HARRISBURG, Pa. (WHTM) — Black lives matter. The thin blue line. Tensions between the two have left Americans of all colors black and blue.
“You can’t have a conversation about improving relations between communities and police if you continue to drive home that all cops are racist murderers,” State Troopers Association President Dave Kennedy said.
Kennedy also says mistrust of police in minority communities has only heightened since George Floyd and he understands why. “Your entire life you’re told cops are bad, every news media and medium out there cops are bad, cops are racist, cops want to kill people of color, it’s gotta stop,” Kennedy said.
But about to start, a push by the NAACP to prioritize police recruitment. “To develop black officers for black communities,” Harrisburg Area NAACP President Frank Allen said. “You must put more black officers that understand the culture of the community and understand the culture of the city and how it works to deal with the problems that the cities have.”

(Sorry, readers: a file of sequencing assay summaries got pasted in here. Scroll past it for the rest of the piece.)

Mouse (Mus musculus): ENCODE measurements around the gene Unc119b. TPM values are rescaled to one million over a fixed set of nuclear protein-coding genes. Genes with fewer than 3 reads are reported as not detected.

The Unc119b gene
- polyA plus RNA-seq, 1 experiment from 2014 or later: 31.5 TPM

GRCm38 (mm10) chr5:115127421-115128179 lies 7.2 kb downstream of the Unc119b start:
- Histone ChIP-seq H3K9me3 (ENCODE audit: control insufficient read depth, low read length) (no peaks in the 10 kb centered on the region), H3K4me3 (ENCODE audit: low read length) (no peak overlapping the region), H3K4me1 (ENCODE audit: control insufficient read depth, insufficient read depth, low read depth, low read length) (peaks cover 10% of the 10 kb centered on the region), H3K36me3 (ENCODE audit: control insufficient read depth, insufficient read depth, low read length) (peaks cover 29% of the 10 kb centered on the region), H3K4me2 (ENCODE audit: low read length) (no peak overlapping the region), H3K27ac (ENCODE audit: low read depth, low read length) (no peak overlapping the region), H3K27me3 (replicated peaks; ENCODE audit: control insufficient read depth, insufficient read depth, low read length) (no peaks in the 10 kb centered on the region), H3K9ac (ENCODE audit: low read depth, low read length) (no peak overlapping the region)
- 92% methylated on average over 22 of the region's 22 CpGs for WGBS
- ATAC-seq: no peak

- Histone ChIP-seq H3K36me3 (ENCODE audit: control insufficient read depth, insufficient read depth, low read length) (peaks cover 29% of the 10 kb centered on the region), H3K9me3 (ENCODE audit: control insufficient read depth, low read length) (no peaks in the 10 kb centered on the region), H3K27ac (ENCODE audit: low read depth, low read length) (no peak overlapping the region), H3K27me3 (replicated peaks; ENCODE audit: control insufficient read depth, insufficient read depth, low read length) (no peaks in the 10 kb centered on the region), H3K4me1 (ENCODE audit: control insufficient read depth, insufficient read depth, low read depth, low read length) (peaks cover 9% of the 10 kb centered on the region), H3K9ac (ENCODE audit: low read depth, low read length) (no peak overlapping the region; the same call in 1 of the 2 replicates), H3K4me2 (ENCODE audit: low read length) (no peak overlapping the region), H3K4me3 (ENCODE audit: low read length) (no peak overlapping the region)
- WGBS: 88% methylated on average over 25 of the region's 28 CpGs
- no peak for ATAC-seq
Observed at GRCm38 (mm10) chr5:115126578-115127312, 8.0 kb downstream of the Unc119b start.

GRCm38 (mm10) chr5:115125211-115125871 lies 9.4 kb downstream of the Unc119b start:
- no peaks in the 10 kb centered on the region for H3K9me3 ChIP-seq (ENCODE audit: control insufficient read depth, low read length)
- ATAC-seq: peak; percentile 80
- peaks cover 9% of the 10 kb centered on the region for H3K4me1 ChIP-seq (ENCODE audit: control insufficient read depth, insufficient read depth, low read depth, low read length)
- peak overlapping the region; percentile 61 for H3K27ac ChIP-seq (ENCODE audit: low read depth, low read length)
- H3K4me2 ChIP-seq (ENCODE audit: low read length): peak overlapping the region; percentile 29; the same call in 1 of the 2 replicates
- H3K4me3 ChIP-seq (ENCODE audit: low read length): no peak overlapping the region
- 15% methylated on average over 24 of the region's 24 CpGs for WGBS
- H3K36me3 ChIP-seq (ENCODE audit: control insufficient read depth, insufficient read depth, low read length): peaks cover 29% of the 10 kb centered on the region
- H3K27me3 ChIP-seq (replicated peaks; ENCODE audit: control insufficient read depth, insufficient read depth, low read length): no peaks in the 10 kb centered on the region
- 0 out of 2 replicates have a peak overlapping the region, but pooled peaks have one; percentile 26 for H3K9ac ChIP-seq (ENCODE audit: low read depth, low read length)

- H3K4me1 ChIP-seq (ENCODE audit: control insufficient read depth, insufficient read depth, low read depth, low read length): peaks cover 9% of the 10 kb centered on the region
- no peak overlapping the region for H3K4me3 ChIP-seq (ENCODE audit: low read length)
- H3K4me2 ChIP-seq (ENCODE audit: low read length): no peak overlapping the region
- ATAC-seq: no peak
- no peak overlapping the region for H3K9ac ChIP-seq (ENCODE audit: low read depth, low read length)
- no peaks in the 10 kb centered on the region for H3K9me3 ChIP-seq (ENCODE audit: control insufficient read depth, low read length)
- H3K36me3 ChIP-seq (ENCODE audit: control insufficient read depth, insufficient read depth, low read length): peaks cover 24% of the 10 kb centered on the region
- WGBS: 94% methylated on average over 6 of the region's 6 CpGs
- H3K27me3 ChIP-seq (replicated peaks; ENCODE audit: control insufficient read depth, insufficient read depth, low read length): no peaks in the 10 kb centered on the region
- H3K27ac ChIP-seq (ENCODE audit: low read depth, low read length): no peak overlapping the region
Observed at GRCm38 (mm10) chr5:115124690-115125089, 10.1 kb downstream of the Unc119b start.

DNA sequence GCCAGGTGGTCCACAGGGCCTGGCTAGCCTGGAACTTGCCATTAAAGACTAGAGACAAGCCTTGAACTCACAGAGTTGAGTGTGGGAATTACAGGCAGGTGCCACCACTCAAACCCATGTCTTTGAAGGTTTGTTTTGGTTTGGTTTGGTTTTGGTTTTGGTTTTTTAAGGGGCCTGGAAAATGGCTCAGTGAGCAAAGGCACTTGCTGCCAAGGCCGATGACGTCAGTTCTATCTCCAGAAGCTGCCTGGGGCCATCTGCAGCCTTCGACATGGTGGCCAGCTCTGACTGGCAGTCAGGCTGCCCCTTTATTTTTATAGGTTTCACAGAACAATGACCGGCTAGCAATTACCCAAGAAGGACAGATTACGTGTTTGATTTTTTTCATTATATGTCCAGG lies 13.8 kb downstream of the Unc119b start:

“It’s a tough sell now because of racism and degradation,” Allen said.
“I have not met any African American people or people of color who are-anti police,” PA Human Relations Commission Member Chad Lassiter said. “They are anti-police who engage in inappropriate behavior.”
Lassiter wants to break down inappropriate myths and stereotypes about cops. He notes police are human and sometimes heroes. “A lot of times they lose their lives on behalf of communities of color. They die a noble death and we need to highlight those,” Lassiter said.
Recruitment will be in African American churches and campuses and maybe even among protestors. Lassiter says this moment may be the perfect time to flip the script.
“You get to serve the public right so we have to reframe policing in my earnest opinion where it’s a matter of service not a matter of surveillance,” Lassiter said.
That sounds good but it will not be easy. “How do you say to a person of color ‘come and work with these racists’? How do you do that?” Kennedy said.
Skeptics point out that police departments have been trying to recruit minority officers for years, mostly unsuccessfully.